miller said...

This seems like a sensible position to me. A lot of the contentious issues surrounding allies are solved when we think of them as outsiders.

miller said...

Not sure why there's an issue. Why would somebody call themselves an ally? For example, when I go to a rally in support of gay rights, I don't point out I'm "a straight ally" or anything. i suppose many people will assume I'm gay since I'm at a rally for gay rights, but I don't really care if they assume that or not. Also, it gets on my nerves a little when somebody says, "I'm not gay, but I support yadda yadda." Just say, "I support yadda yadda."

miller said...

That makes sense, although I should mention that there is at least one advantage of publicly identifying as a straight allies. It conveys the message LGBT people aren't only ones who can or should care about LGBT causes. This message could have been especially important in decades past.

miller said...

This is more about having allies in various groups rather than attitudes towards them in general, but personally, I'm of the opinion that (at least under certain circumstances) the need for having spaces that are welcoming, and friendly, and open to allies isn't even just about allies - it's for queer people.

Because the truth is that not everyone who is or might be queer is ready, willing, or capable of being out, loud and proud. And for these people, the position of "Ally" is one way to access queer and LGBT safe spaces without necessarily being outed before they're ready.

Like, the reason that groups like GSA have "Straight Allies" isn't about "making the allies part of the queer spectrum", nor is it just about coalition building and increasing acceptance and education (though including allies in groups does have that effect, and it is an important one) - one of the other most important factors is that especially in high school, many many queer people will not be in a safe or comfortable place to come out - even to other classmates or even other queer-identified friends. Many people may also not be sure whether or not they are queer, and being welcoming to both queer and non-queer allies gives them room to figure that out without worrying that they'll be immediately booted from their support communities if they start to think that maybe they aren't so queer after all. Thus, including "allies" in various orgs is often a vary strategic move to make those spaces more accessible to all queer people, not just the comfortably out ones.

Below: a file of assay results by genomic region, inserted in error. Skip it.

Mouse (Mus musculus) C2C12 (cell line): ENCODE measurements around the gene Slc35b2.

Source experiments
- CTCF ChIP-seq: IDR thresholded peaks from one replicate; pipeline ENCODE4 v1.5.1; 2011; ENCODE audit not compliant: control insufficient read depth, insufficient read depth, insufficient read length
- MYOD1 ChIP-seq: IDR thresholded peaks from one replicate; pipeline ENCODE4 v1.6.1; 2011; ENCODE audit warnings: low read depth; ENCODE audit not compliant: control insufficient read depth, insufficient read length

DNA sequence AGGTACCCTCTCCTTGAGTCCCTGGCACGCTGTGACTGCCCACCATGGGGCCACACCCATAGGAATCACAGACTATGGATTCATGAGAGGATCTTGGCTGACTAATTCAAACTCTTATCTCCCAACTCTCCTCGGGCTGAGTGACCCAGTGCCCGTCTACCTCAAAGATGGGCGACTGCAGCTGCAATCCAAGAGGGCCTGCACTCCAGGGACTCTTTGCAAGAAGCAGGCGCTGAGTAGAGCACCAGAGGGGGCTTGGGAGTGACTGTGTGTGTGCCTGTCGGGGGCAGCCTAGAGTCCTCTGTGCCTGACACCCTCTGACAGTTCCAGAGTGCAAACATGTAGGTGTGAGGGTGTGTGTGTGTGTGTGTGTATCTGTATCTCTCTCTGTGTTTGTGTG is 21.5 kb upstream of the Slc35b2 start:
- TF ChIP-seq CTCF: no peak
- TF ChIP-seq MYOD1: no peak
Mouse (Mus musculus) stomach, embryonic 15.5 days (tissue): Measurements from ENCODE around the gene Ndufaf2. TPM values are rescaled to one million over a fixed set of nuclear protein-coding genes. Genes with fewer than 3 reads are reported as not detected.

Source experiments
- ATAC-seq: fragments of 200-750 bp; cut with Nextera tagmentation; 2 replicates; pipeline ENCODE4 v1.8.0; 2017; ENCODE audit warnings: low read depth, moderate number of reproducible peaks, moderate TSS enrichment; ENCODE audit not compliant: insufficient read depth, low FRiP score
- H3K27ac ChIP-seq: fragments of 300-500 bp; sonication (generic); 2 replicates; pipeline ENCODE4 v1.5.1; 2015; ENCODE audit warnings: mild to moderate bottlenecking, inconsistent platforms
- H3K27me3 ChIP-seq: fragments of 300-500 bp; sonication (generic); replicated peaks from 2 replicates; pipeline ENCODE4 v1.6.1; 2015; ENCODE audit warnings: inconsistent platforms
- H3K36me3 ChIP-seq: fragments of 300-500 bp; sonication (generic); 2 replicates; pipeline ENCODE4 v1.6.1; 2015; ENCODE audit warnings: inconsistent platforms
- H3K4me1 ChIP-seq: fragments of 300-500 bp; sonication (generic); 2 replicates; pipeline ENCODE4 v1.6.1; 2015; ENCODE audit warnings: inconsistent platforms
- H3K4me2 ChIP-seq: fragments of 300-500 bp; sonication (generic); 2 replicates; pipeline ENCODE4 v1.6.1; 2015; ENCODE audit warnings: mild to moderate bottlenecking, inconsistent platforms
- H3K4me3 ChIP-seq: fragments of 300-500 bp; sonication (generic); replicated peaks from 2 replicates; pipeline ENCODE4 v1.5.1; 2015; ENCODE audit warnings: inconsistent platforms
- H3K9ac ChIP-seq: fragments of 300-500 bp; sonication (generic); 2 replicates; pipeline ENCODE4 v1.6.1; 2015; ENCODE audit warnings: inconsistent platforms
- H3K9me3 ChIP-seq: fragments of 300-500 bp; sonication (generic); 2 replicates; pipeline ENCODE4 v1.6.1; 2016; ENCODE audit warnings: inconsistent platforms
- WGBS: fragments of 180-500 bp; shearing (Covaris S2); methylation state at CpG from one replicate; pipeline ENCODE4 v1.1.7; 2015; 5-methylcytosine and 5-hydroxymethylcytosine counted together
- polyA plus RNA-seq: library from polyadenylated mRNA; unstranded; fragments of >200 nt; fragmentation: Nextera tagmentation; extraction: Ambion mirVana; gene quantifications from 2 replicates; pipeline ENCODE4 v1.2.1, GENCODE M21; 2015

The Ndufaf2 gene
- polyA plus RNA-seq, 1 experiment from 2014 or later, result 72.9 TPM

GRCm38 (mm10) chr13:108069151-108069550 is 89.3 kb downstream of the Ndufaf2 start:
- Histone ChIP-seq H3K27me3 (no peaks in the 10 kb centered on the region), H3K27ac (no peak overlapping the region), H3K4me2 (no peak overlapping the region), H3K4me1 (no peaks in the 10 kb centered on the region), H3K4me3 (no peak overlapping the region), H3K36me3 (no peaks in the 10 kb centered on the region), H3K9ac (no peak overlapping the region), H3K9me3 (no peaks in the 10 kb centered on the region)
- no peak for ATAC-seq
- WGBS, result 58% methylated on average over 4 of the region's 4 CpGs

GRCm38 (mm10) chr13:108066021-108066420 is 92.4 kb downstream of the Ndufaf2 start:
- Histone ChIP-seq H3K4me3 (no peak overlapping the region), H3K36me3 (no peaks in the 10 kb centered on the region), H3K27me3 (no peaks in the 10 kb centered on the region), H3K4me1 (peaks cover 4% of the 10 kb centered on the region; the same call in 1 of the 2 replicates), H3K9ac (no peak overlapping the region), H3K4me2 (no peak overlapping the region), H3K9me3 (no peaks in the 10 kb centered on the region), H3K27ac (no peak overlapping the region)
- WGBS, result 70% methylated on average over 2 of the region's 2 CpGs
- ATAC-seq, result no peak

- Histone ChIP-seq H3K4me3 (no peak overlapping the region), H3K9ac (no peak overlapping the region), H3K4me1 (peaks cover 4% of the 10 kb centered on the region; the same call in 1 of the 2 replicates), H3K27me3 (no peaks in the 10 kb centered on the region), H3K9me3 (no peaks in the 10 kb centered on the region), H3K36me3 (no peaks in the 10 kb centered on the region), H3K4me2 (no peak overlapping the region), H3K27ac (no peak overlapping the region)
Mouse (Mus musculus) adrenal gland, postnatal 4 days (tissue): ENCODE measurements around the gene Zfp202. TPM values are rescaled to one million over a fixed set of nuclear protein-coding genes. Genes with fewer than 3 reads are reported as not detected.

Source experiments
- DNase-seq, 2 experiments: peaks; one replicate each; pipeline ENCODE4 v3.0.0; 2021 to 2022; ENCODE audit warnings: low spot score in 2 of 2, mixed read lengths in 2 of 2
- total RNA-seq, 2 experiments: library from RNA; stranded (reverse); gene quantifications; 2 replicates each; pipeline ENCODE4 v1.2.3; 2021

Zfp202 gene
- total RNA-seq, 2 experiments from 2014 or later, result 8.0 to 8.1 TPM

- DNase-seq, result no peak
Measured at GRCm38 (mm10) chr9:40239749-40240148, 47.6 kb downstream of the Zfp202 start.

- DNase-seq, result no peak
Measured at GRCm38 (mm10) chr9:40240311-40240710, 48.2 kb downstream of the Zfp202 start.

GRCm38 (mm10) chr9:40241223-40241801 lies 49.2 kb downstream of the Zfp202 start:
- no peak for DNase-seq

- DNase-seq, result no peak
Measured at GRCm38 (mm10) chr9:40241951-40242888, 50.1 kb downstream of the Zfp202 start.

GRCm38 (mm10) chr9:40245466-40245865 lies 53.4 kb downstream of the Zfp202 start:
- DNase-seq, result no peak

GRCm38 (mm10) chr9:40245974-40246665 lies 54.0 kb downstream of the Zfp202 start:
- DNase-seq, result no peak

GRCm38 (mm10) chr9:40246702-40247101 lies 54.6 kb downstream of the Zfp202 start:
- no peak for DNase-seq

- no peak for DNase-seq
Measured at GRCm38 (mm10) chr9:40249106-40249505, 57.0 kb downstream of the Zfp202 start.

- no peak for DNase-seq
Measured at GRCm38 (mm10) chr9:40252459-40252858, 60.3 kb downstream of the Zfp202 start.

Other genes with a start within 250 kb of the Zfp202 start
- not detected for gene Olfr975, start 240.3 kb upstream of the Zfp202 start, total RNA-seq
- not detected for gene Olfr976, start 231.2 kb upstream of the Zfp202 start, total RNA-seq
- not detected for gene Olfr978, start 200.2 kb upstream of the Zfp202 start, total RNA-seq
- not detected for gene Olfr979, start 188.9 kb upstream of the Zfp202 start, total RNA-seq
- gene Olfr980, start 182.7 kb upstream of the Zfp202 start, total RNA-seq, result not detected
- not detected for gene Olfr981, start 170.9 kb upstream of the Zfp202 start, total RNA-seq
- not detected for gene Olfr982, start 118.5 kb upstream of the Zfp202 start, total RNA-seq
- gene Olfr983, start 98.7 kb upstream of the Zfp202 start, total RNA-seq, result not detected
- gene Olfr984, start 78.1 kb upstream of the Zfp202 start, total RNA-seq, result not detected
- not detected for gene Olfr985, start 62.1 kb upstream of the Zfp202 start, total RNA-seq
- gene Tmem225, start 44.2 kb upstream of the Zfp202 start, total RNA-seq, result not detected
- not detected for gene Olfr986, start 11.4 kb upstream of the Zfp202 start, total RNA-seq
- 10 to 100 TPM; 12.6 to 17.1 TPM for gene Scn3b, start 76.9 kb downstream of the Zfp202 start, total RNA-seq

(Also, as a practical matter I as an asexual person find that groups that include allies tend to be more accepting of the lesser-known queer identities too, at least in my experience: groups that are open to everyone seem much less likely to play the "well, you're not a REAL queer so you don't belong here" card.)

miller said...

I'm a straight (although my son says my identity is genderqueer; I'm still confused) mom of a gay trans son. He is the light of my life and I'm a staunch ally. But yes, my feelings get hurt when people who have no idea of what *I've* been through (and yes, straight allies go through shit too!) in being his supporter in my family and my little redneck town and in leaving my lifelong church. I won't ramble on about what's happened but, hell, I'd like a little hug now and then instead of being told by LGBT folks who are strangers to me (the ones who know me call me Mom and Grandma) that I 'don't belong', that 'you're not one of us', (well, I'm not LGBT but, I've pretty much cut off all my other ties in order to *be* an ally and I NEED to belong somewhere! I'm hurting, too!) I've never met an LGBT person in real life who treated me badly but, I've read many unkind things on the internet like "STFU you straight ally because you're nothing special; you're just doing what you're supposed to do!" I don't think black people said that about the white kids that got murdered trying to help blacks get civil rights in the 60's. (And I'm partially African American). I think they were appreciated even if they were 'only doing what they were supposed to do.' Because think of how *hard* it can be in this society and this culture to 'do what you're supposed to do'! Sometimes it can be gut wrenching when everyone you know hates you and humiliates you because you're an ally. Worse then, to have the people you fight for hating you, too, and treating you like dirt beneath their feet. It's like a knife to the heart. I thank God that the LGBT folks I know don't treat me like that. They are so kind to me! Many of them have taken care of me and supported me through my horrible illness and still do. They are *my* allies! Thank you for listening!